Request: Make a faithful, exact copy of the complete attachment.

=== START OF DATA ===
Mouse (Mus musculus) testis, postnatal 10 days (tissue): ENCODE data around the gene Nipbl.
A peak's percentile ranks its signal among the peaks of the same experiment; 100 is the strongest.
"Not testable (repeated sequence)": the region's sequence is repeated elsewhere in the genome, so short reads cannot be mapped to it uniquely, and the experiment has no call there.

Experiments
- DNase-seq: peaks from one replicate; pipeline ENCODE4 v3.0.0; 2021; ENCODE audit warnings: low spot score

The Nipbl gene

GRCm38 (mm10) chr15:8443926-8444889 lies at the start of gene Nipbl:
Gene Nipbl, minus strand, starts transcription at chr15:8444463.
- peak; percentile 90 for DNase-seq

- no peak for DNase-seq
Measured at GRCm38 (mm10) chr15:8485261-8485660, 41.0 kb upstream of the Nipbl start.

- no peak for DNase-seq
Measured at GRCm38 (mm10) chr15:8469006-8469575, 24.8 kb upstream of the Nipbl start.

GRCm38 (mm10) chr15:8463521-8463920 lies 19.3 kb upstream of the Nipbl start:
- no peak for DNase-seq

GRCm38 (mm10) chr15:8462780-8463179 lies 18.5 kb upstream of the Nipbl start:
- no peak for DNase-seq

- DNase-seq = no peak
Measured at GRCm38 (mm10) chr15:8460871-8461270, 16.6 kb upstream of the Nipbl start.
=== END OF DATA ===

Mouse (Mus musculus) testis, postnatal 10 days (tissue): ENCODE data around the gene Nipbl.
A peak's percentile ranks its signal among the peaks of the same experiment; 100 is the strongest.
"Not testable (repeated sequence)": the region's sequence is repeated elsewhere in the genome, so short reads cannot be mapped to it uniquely, and the experiment has no call there.

Experiments
- DNase-seq: peaks from one replicate; pipeline ENCODE4 v3.0.0; 2021; ENCODE audit warnings: low spot score

The Nipbl gene

GRCm38 (mm10) chr15:8443926-8444889 lies at the start of gene Nipbl:
Gene Nipbl, minus strand, starts transcription at chr15:8444463.
- peak; percentile 90 for DNase-seq

- no peak for DNase-seq
Measured at GRCm38 (mm10) chr15:8485261-8485660, 41.0 kb upstream of the Nipbl start.

- no peak for DNase-seq
Measured at GRCm38 (mm10) chr15:8469006-8469575, 24.8 kb upstream of the Nipbl start.

GRCm38 (mm10) chr15:8463521-8463920 lies 19.3 kb upstream of the Nipbl start:
- no peak for DNase-seq

GRCm38 (mm10) chr15:8462780-8463179 lies 18.5 kb upstream of the Nipbl start:
- no peak for DNase-seq

- DNase-seq = no peak
Measured at GRCm38 (mm10) chr15:8460871-8461270, 16.6 kb upstream of the Nipbl start.